The Santiago Pub Crawl

July 30, 2012

The Santiago Pub Crawl tours around Barrio Bellavista attempting to pass on knowledge of a variety of different bars and nightclubs for different tastes. It wasn’t to mine. I’ve been on a lot of these organised pub crawls in Europe and some have been better than others but generally the idea is that you can see the most interesting bars a place has and meet people who speak English. Generally these bars are unusual and/or popular. On this one however, it felt at certain points as if the nondescript bars had been rented out – they were completely empty before we arrived. My gut feeling upon entering was that places like that are generally unpopular for a reason. Los Diamantes, our second bar was one such place.

Once we had all piled in, a man with a microphone got on to a stage and got women from different countries to come with him. Then, once in front of everyone, he got them to dance reggaeton with a man from California who ‘loved his f***ing job man’. It felt like a meat market, with women gyrating into this man’s crotch while he shook behind them with a face like a jock at a frat party; and the whole room chanting and pointing and cheering.

While walking between bars, they would get us to stop occasionally for photos. One of the organisers would scream to the group that we all have to scream “Santiago pub crawl” and then this huge group of people would just shout back at them with a noise not dissimilar to hooligans at a football match. He even got us to stop at the small amphitheatre area in front of La Chascona and scream “Hello Pablo Neruda” which just seemed absurd. I don’t want to think that Pablo Neruda’s walls are now three days a week an ear for boorish drunk foreigners. The organisers continually encouraged loutish behaviour even though a lot of the people I chatted to were nothing like that and felt awkward being pushed into it. If you don’t do it, you feel like a party pooper – You’re not (I’m really not!).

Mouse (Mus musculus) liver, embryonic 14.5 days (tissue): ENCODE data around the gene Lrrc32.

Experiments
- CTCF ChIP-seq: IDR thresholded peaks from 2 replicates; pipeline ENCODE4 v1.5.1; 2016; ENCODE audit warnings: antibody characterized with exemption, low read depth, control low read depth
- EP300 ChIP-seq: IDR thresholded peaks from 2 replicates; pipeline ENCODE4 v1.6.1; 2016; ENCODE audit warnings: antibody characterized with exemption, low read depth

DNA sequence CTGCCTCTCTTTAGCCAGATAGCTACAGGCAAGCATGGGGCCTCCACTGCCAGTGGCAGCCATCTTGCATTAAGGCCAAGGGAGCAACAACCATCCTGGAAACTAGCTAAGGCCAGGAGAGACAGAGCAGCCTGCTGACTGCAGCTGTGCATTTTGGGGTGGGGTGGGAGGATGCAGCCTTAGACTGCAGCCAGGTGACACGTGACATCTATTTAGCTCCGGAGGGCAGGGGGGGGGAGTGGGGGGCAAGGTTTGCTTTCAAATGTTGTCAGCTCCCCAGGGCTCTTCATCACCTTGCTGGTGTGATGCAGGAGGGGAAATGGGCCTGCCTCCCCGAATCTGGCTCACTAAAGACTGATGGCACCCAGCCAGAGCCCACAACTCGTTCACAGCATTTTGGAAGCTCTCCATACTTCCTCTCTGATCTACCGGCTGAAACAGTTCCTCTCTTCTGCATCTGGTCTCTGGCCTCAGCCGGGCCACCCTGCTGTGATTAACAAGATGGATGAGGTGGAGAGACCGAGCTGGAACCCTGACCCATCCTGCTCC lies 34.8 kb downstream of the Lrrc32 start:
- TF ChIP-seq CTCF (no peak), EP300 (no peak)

The third bar too was empty and nondescript and we were pushed into an upstairs area which must have been reserved for us. Seeing the function room of a place doesn’t really give you an idea of the vibe and it just feels awkwardly like speed-dating – looking around and trying to find someone to talk to when nothing around you inspires. Obviously it is still a good place to meet people and the crawl gives you the space and inhibition to be able to do that, but it would be far better if the surroundings sparked conversation and weren’t just random spaces for people to get drunk.

Eventually, the club at the end was a decent enough place to round up the night but mostly I was happy to shake off the shackles of the pub crawl and relax. There was pretty much only time for one drink in each other place sometimes not even that, so having the opportunity to sip rather than shot was appreciated.

The fact is you will never get to know what a bar is actually like until you go on your own terms, but often these pub crawls are ways to find bars you can return to while you’re here.

I won’t be returning to any of these.

The Santiago Pub Crawl is CLP10,000 and goes every Thursday, Friday and Saturday from 10pm at Lyrics bar on Ernesto Pinto Lagarrigue 257. This includes free beer at the first bar and a free shot at every other.

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